Federal Employee Disability Retirement: Sufficiency Test

Sufficiency” is a funny word; like other subjective experiences, one often doesn’t know when it has been satisfied, but one nevertheless knows when it has not.  Like spectrums which reveal a range, sufficiency is a point of satisfaction which is recognized to have been met only after the point of sufficiency has been passed.

What constitutes “passing” the sufficiency test?  If someone has been kidnapped and a ransom note has been received, demanding payment for the safe return of the individual, is there an amount less than the demanded amount which would be “sufficient” to satisfy the kidnapper’s demands?  Can a platoon be “sufficiently” prepared for a combat mission, although not completely combat-ready?  Can percentages be applied which establishes meeting the criteria for sufficiency, at all times and in all instances, which can be applied as having met the sufficiency test?

Say a person says, “It is 80% done — sufficient for the purposes?”  Would this apply in painting a room, building a house or constructing a bridge?  Say that a bridge has been built 80%, and the last 20% is the part of the end where there remains a gap where suddenly the bridge ends with a missing piece where the gap exists such that a vehicle traveling would crash down a 100-foot drop to a tragic end — do we still say that the bridge was sufficiently built?

For Federal employees and U.S. Postal Workers who are intending on filing for Federal Disability Retirement benefits, the issue of sufficiency takes on an important role: What constitutes sufficient medical evidence and how is the unspoken sufficiency test met?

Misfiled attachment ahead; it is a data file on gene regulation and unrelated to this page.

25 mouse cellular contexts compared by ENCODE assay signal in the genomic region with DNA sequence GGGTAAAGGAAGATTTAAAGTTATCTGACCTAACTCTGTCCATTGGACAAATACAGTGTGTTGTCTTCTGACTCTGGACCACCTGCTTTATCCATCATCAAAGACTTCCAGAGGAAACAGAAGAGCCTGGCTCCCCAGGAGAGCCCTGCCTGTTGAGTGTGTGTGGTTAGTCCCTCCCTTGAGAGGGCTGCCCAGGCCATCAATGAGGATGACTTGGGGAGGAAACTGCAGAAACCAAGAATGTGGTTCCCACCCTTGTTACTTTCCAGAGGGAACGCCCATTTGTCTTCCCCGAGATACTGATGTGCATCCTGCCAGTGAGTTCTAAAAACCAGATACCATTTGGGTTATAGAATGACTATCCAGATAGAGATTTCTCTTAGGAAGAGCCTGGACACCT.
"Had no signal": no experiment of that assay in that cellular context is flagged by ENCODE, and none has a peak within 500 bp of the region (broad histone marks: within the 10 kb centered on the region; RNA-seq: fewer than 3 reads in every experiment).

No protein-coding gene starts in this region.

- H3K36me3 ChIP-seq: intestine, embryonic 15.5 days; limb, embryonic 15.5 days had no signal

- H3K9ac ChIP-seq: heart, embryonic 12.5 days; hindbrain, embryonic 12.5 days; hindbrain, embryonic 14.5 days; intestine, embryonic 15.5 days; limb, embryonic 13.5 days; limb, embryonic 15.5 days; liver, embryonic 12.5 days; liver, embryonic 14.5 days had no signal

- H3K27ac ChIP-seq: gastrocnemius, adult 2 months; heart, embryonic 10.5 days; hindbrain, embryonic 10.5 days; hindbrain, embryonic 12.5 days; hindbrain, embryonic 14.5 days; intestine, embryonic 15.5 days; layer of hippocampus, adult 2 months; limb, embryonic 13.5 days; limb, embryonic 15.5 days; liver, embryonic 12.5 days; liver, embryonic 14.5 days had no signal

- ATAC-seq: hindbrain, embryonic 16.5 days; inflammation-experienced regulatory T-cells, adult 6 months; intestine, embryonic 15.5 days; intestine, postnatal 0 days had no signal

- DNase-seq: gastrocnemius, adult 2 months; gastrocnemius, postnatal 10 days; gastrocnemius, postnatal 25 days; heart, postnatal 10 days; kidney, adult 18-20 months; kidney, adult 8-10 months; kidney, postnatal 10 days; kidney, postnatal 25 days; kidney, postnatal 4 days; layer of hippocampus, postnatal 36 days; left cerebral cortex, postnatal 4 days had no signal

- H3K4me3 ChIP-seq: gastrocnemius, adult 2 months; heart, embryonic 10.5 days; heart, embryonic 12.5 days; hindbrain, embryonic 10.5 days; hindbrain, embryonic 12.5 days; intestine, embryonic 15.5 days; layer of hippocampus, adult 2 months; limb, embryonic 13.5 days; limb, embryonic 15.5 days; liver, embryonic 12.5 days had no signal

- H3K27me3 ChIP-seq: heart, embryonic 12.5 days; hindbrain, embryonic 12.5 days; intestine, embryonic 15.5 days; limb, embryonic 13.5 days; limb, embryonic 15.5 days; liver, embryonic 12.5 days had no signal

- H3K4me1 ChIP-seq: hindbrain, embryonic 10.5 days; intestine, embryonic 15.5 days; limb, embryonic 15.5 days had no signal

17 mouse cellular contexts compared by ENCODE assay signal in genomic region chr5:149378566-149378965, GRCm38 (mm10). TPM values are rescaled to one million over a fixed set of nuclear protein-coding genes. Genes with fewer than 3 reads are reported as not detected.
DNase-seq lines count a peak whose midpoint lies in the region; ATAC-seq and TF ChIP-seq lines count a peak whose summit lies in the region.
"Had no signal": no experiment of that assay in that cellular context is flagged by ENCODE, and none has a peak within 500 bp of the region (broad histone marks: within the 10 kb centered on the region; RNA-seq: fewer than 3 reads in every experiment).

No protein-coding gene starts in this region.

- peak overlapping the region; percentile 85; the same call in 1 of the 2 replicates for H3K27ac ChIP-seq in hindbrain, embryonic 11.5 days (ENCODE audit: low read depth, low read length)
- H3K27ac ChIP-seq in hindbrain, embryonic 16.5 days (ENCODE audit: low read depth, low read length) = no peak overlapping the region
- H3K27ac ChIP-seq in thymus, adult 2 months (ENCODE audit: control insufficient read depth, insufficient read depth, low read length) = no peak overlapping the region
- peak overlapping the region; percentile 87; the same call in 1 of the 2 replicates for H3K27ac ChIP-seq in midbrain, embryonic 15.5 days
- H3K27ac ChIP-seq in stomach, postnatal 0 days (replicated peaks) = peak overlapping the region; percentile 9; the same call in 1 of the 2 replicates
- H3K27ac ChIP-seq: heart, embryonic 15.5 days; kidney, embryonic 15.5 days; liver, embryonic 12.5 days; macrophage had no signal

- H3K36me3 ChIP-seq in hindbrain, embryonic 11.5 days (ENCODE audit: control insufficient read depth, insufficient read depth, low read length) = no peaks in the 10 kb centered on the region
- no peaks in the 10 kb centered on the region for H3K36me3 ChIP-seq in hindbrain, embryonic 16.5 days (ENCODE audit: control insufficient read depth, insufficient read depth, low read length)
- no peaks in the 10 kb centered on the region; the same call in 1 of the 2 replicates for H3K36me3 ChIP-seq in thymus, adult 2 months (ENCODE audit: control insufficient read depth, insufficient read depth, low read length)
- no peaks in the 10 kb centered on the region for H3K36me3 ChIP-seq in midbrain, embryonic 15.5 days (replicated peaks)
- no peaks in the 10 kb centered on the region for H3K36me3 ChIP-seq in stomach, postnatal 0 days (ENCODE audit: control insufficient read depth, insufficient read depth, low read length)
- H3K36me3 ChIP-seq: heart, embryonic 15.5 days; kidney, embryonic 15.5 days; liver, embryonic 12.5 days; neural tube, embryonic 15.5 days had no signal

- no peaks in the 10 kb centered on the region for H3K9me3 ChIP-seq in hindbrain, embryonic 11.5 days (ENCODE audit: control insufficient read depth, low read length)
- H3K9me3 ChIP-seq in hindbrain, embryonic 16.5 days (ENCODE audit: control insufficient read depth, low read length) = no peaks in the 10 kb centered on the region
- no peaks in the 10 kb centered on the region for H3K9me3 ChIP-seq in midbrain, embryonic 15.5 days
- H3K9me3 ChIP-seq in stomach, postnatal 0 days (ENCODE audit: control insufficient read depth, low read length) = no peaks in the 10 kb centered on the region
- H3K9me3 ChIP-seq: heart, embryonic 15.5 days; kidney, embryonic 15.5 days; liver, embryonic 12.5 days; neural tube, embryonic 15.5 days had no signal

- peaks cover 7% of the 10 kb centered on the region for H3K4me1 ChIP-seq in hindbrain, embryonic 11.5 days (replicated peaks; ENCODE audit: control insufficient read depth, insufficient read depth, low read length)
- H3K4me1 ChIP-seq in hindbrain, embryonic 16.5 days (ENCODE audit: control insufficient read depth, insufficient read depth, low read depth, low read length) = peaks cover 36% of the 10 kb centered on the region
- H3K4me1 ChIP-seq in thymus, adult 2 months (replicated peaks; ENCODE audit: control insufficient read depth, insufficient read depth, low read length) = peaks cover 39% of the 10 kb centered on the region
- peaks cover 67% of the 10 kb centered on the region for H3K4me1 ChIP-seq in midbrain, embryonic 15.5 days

Consult with an attorney who specializes in Federal Disability Retirement Law to make sure that the Sufficiency Test will be met. In doing so, you may prevent a leisurely drive over a bridge only 80% finished, and be provided an alternative route in order to help you arrive at your destination in a sufficiently safe and efficient manner.

Sincerely,

Robert R. McGill, Esquire

 

FERS Disability Retirement from OPM: Those Glazed Eyes

We all engage in the act; of sitting or standing but not seeing beyond the bridge of our nose; of being lost in thought, perhaps in a daydream, or for a particularly difficult project that one is focused upon.  We even do it while driving, and when we arrive at our destination, we suddenly awaken and reflect: “Gee, how did I ever get here?  I don’t even remember stopping at any red lights or at any stop signs.”

The capacity for insularity within a private world is a condition of human existence that is particularly unique to the species, and likely within the species.  Is it of evolutionary advantage to “become lost in thought”, or is it a danger — an anomaly — counterproductive to our survival instincts?

If a vulnerable animal out in “the wilds” were to stand at a watering hole and — instead of being fully alert and aware of its surroundings, acutely sensitive to every movement of potential dangers lurking about — becomes lost in its “thoughts” (whatever form that would take — with or without language), would such a species last for long?

Did language, coupled with the skill of reading, writing and performing intellectual exercises, contribute to our capacity for thought, thoughtfulness and insularity of cognitive processes?  What makes us seek the refuge of our hidden soliloquies?

For Federal employees and U.S. Postal workers who suffer from a medical condition such that the medical condition has begun to prevent the Federal or Postal employee from performing one or more of the essential elements of one’s Federal or Postal position, it may be time to consider filing for Federal Disability Retirement benefits.

If those “glazed eyes” are becoming more frequent because the world of insularity has become preferable to the world about because of the constant and persistent harassment imposed by the Agency or the Postal Service, it is well past time to consult with an attorney who specializes in FERS Disability Retirement Law.